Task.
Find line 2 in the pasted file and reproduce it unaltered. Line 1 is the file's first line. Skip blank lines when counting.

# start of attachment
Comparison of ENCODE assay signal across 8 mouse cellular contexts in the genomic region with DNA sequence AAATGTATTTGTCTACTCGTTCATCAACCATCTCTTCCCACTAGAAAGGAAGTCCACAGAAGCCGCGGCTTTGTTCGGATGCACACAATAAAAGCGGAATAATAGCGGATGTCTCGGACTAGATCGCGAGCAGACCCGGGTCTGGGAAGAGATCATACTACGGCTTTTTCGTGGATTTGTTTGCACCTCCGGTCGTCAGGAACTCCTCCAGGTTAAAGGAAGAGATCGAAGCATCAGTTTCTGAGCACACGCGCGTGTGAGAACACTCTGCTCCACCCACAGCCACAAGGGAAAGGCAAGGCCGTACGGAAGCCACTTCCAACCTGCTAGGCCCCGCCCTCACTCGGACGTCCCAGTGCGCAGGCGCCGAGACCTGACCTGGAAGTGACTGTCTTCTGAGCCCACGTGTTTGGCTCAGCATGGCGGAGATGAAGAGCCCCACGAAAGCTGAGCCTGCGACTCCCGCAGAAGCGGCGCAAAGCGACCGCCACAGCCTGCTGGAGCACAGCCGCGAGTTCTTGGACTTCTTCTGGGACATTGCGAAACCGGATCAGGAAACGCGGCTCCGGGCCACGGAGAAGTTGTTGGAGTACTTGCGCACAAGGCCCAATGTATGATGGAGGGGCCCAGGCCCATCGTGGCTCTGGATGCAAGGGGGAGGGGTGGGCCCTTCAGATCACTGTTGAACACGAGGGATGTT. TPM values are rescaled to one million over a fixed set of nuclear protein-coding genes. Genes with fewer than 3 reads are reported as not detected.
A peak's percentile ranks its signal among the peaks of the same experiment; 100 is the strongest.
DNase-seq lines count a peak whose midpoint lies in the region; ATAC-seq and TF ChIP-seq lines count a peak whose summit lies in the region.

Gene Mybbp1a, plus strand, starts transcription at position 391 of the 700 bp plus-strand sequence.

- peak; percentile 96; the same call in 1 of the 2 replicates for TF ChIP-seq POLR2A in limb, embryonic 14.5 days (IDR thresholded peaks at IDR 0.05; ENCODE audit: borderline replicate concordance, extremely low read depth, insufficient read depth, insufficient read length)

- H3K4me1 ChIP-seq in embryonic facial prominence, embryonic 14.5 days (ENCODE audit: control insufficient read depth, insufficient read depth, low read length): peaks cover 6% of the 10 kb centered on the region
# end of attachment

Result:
A peak's percentile ranks its signal among the peaks of the same experiment; 100 is the strongest.